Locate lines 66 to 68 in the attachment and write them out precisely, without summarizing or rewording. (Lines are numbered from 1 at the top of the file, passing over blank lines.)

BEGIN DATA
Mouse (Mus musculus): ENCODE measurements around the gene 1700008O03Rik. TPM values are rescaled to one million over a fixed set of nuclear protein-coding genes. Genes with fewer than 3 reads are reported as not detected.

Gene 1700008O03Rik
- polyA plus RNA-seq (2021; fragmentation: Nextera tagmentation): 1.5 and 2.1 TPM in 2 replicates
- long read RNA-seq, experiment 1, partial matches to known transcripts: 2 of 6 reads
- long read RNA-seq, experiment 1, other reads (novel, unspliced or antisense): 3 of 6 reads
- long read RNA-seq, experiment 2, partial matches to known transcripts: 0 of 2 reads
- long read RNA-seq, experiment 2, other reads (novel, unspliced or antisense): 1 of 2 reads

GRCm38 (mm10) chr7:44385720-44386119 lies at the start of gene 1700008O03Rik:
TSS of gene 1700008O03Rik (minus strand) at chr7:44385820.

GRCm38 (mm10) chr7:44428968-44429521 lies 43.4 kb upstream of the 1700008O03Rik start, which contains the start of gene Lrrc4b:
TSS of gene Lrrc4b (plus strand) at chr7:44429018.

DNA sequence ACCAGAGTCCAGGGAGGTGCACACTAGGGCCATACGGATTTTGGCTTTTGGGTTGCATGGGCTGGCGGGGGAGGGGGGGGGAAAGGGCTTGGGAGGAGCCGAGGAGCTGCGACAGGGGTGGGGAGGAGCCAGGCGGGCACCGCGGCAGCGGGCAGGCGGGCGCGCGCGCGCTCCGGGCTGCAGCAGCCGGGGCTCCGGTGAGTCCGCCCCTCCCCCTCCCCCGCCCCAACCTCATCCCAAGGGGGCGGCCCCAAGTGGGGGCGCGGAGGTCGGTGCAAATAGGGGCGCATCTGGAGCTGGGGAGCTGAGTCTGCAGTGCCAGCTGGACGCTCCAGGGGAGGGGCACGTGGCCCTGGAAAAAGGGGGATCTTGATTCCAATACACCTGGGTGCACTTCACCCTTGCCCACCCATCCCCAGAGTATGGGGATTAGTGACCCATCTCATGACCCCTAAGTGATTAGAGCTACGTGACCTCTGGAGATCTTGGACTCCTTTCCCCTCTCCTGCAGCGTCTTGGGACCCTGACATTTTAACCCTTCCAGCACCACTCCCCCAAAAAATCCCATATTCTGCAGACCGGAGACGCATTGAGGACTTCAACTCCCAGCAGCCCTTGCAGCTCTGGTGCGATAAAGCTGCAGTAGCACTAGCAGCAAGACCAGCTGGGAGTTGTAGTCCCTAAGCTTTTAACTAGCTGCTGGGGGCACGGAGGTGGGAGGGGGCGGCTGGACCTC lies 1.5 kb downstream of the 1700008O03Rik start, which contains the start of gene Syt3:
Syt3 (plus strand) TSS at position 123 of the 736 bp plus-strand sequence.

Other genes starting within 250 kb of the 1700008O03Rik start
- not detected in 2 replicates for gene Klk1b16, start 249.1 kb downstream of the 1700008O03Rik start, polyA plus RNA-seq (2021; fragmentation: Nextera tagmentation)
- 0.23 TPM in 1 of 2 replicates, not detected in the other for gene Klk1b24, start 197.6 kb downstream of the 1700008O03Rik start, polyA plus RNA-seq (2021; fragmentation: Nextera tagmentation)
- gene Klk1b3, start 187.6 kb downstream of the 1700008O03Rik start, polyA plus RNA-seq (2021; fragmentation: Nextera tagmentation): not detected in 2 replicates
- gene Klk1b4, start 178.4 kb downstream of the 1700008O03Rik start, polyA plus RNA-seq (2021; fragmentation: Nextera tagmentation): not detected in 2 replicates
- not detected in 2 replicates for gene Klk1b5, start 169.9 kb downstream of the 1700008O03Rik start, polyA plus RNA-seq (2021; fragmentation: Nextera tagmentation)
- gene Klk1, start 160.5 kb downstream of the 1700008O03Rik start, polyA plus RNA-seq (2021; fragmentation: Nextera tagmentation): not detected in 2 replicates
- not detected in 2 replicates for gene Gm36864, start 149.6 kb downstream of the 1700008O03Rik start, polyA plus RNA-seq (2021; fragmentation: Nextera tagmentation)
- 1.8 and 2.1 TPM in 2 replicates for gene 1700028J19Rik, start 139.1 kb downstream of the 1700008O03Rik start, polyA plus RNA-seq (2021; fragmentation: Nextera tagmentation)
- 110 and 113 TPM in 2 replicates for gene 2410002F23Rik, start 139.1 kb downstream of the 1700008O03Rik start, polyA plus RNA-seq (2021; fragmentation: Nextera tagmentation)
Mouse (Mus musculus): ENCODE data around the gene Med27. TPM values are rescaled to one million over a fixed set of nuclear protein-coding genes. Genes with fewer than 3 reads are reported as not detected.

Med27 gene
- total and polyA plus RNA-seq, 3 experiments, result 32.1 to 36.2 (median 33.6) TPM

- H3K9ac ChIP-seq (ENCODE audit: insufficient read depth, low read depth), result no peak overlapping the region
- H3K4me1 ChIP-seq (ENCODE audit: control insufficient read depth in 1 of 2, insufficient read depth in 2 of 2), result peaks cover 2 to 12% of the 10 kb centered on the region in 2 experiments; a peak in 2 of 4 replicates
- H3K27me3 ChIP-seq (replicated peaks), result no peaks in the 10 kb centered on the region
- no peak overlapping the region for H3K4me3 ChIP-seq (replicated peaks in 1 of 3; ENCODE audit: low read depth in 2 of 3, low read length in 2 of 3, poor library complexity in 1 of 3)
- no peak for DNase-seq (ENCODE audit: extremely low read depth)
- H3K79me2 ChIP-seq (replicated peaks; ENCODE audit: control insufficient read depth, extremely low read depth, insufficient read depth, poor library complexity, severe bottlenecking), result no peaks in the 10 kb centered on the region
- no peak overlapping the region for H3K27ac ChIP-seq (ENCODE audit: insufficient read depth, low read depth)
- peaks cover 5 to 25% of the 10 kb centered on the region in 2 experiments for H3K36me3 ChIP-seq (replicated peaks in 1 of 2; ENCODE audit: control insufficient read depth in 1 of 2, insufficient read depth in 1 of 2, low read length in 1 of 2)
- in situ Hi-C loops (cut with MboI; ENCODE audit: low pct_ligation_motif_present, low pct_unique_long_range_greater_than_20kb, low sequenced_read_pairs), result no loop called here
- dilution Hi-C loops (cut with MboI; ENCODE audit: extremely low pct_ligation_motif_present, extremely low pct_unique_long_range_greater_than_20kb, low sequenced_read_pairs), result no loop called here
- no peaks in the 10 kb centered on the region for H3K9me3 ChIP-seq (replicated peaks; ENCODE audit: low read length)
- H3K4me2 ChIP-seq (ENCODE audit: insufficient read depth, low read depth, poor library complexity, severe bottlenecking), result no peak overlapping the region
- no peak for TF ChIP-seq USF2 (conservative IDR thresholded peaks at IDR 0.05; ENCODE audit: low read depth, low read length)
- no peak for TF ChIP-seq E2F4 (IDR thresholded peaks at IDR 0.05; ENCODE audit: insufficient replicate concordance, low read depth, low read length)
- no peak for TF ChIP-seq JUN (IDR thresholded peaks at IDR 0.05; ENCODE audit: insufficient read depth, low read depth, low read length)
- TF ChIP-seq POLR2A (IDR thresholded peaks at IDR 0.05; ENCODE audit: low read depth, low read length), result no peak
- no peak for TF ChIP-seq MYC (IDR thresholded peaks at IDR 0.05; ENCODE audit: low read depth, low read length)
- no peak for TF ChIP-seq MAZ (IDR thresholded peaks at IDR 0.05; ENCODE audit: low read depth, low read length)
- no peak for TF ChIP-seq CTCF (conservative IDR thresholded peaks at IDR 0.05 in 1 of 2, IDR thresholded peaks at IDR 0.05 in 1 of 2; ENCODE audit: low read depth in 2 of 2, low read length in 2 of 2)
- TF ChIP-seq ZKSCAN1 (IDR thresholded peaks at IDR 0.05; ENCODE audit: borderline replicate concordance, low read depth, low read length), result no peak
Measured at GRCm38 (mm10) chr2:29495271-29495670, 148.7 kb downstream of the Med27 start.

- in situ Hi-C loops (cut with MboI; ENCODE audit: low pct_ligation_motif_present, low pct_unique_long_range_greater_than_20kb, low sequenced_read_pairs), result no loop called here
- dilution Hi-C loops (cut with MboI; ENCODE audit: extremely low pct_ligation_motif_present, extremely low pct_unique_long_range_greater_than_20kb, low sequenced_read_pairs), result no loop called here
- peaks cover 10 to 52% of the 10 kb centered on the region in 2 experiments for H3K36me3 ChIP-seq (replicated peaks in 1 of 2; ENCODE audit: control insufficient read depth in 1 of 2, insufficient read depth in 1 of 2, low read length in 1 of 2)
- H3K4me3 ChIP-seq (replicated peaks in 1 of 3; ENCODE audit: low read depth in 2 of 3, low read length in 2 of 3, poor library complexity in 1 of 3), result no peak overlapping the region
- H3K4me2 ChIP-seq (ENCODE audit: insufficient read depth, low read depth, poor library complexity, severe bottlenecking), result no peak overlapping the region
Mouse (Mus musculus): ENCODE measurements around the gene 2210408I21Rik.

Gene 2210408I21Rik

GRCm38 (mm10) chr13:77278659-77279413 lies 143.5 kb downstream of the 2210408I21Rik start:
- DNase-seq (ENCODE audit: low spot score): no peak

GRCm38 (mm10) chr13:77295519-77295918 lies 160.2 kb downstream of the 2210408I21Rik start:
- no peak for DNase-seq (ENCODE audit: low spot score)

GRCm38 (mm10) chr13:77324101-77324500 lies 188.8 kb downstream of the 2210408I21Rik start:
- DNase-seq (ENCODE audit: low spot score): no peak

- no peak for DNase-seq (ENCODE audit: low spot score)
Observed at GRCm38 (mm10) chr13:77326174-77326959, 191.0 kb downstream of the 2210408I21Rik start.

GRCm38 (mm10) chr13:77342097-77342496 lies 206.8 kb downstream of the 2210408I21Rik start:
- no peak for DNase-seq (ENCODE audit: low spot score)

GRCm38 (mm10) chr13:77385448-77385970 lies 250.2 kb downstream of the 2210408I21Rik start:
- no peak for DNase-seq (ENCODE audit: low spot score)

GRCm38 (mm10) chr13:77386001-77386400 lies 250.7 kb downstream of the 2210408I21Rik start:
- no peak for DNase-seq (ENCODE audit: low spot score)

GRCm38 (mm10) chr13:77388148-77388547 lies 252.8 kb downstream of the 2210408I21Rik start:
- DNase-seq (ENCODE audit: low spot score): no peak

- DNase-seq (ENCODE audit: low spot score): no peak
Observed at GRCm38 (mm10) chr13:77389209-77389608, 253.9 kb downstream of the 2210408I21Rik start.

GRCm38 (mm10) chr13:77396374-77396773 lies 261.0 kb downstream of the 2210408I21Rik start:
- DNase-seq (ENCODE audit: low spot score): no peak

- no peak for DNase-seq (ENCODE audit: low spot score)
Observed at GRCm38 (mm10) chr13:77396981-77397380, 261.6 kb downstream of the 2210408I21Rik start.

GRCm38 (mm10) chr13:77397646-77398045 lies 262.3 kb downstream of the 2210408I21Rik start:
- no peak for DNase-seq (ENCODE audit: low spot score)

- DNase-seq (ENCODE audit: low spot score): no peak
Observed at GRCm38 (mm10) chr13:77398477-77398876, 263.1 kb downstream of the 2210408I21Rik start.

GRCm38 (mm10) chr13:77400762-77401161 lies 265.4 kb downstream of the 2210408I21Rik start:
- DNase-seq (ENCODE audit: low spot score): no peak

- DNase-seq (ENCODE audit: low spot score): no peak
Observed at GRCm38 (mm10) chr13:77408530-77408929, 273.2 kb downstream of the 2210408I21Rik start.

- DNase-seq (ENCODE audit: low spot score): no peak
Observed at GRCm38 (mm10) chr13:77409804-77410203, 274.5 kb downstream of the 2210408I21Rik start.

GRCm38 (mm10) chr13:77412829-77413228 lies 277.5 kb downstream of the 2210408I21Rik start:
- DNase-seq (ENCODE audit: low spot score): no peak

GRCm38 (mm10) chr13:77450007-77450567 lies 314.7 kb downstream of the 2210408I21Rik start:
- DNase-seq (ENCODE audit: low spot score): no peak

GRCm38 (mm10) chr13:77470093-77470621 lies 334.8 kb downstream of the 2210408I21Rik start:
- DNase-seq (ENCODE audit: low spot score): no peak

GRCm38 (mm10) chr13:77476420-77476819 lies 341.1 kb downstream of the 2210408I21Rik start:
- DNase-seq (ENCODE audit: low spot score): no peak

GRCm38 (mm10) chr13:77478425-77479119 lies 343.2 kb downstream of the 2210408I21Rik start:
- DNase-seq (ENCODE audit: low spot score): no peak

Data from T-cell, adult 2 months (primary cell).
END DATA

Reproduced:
- no peak for DNase-seq (ENCODE audit: low spot score)

GRCm38 (mm10) chr13:77386001-77386400 lies 250.7 kb downstream of the 2210408I21Rik start:
- no peak for DNase-seq (ENCODE audit: low spot score)